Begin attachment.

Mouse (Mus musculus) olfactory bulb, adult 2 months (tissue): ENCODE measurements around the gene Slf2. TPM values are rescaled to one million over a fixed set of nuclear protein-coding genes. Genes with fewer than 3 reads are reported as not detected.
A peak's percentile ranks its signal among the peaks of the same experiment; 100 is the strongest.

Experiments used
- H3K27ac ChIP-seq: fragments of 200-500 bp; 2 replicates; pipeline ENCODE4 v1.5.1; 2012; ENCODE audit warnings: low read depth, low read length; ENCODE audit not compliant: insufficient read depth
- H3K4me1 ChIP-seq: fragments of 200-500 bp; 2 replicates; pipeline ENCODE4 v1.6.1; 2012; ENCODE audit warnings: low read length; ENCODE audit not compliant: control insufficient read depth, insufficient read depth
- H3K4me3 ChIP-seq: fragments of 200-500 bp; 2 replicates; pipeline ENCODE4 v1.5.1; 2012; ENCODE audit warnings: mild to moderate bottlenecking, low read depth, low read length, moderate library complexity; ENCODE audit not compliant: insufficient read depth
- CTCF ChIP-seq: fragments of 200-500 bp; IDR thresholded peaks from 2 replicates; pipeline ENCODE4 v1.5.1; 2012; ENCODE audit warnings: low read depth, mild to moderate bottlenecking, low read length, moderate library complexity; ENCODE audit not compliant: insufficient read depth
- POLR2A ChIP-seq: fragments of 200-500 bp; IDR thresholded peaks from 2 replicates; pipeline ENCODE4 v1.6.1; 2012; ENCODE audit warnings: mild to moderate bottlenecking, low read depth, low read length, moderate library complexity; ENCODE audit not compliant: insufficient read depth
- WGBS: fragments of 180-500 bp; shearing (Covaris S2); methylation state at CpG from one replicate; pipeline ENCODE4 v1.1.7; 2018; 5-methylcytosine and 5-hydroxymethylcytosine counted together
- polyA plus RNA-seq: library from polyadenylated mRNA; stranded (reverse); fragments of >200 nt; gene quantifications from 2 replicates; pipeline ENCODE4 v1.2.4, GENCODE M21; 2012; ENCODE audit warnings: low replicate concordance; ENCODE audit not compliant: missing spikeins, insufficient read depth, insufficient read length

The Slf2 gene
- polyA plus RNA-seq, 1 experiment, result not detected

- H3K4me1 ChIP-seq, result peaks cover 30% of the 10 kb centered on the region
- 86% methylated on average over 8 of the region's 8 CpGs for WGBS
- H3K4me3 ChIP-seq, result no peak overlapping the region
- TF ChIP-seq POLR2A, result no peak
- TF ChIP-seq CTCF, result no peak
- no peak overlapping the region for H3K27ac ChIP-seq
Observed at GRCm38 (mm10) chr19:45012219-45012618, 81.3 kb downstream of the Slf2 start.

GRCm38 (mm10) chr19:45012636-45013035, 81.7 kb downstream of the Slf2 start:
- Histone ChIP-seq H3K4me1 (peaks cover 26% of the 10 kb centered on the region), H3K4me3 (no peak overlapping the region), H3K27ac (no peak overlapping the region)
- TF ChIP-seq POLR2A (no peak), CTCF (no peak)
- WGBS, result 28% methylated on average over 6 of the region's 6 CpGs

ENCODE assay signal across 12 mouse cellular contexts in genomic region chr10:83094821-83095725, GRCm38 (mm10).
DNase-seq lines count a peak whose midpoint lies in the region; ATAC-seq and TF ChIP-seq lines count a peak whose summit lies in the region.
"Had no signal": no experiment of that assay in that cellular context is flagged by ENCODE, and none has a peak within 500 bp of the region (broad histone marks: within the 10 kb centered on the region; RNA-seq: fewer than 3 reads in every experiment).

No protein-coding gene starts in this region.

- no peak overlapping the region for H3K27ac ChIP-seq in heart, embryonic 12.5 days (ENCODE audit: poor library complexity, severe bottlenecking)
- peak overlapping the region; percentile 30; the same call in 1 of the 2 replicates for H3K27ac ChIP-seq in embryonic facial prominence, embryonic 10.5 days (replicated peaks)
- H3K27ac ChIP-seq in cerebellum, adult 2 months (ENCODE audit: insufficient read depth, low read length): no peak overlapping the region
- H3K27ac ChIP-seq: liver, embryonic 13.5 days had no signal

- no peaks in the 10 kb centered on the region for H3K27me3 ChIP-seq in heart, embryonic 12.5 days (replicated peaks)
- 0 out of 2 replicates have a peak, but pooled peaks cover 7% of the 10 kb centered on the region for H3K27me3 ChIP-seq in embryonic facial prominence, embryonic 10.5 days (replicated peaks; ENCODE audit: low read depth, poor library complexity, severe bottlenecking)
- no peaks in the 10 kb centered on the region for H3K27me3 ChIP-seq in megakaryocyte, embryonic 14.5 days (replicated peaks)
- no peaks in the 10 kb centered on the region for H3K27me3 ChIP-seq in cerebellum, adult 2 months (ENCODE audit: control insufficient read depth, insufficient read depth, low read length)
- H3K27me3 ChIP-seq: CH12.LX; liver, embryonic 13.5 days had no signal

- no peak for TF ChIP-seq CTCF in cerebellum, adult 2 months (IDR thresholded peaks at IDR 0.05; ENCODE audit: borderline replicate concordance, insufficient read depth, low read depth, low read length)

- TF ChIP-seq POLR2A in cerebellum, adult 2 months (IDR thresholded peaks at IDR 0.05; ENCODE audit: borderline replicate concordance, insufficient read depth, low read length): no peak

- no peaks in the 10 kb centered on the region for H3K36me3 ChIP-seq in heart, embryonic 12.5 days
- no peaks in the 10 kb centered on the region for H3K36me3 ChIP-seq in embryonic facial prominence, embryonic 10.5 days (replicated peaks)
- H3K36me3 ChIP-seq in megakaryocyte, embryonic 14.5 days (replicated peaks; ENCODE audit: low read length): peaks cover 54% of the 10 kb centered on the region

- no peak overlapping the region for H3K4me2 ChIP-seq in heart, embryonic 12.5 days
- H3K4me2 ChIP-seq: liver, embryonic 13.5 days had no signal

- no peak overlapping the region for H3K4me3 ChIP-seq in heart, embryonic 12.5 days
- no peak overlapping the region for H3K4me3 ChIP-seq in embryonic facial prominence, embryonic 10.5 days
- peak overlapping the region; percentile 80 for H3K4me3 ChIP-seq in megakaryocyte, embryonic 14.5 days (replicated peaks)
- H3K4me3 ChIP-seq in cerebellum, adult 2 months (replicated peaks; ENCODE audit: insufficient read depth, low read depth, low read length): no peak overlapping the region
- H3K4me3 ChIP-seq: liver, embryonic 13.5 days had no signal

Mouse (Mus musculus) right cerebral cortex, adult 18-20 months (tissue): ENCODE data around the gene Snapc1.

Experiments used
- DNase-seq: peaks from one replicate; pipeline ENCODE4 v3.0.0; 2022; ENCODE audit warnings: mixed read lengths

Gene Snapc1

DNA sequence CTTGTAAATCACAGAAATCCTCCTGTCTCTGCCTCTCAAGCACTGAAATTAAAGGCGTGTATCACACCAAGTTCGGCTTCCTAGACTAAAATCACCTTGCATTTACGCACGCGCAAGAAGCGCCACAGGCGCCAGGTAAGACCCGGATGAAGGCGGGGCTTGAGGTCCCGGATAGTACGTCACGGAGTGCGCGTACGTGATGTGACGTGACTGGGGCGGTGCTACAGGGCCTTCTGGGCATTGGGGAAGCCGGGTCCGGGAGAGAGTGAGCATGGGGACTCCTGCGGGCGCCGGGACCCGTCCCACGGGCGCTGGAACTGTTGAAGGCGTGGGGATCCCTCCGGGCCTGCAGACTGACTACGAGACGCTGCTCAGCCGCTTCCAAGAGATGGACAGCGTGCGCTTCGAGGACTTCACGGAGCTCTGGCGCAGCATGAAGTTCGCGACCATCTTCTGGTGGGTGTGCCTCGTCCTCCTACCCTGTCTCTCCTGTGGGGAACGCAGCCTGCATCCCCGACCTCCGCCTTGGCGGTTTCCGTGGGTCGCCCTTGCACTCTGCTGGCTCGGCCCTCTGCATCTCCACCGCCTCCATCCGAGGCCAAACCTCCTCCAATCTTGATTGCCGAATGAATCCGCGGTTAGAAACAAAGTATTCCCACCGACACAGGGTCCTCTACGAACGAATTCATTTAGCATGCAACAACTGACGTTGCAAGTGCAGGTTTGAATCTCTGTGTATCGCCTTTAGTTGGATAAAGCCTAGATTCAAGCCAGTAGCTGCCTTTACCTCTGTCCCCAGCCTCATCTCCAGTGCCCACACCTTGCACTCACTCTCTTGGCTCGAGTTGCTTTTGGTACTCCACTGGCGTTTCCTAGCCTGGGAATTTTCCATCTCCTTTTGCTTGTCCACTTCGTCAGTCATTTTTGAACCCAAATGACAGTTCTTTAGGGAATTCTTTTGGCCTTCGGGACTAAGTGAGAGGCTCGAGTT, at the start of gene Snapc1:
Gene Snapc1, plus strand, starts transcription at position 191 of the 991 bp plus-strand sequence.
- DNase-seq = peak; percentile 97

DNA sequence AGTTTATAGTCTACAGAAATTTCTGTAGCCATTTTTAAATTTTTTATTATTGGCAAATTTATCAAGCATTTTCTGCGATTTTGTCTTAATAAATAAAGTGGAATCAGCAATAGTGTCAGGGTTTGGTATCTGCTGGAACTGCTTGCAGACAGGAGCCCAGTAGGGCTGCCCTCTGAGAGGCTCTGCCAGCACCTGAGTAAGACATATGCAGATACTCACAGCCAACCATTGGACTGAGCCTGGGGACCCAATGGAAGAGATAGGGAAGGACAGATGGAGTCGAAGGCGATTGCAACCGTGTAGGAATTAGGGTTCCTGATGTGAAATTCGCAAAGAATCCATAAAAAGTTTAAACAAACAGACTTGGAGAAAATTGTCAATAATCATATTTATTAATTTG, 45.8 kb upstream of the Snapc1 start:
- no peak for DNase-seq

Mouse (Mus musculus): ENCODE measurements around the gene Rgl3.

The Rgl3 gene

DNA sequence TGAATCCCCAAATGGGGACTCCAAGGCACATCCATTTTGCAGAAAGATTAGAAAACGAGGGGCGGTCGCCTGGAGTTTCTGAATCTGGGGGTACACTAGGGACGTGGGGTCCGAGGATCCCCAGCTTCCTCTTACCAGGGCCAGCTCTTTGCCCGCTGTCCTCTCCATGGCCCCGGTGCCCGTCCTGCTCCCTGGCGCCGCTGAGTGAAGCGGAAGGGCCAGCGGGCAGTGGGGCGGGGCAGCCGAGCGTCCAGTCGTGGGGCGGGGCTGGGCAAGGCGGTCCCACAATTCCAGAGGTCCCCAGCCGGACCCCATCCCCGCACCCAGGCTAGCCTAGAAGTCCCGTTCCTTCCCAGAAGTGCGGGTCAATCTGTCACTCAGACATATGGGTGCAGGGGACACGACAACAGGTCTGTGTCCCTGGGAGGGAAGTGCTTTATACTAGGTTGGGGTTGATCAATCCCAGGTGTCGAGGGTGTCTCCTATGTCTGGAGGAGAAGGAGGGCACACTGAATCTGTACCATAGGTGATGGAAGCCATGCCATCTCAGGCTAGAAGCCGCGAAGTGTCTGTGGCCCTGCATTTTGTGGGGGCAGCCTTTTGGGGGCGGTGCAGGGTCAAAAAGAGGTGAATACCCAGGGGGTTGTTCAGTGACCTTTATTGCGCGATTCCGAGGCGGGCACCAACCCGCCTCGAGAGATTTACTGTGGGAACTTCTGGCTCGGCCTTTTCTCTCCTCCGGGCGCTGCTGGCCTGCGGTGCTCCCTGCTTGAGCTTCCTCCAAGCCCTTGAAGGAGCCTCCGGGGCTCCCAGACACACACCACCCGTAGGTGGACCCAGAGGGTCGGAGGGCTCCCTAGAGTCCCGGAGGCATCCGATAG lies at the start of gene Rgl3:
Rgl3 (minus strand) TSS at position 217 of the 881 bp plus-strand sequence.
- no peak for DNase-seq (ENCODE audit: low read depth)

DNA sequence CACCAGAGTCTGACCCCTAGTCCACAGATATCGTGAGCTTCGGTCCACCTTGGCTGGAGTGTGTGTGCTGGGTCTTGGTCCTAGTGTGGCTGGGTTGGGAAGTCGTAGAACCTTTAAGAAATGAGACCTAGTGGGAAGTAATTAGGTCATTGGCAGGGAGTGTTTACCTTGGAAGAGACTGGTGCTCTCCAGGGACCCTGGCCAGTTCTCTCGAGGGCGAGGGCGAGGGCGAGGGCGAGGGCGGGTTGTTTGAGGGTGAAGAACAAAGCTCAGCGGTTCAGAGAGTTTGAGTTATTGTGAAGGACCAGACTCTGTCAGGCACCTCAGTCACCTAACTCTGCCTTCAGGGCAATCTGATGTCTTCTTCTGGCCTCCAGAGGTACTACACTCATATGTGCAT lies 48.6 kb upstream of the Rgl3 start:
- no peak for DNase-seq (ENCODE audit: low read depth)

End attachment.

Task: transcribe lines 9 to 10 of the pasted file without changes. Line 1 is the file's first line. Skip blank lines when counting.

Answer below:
- WGBS: fragments of 180-500 bp; shearing (Covaris S2); methylation state at CpG from one replicate; pipeline ENCODE4 v1.1.7; 2018; 5-methylcytosine and 5-hydroxymethylcytosine counted together
- polyA plus RNA-seq: library from polyadenylated mRNA; stranded (reverse); fragments of >200 nt; gene quantifications from 2 replicates; pipeline ENCODE4 v1.2.4, GENCODE M21; 2012; ENCODE audit warnings: low replicate concordance; ENCODE audit not compliant: missing spikeins, insufficient read depth, insufficient read length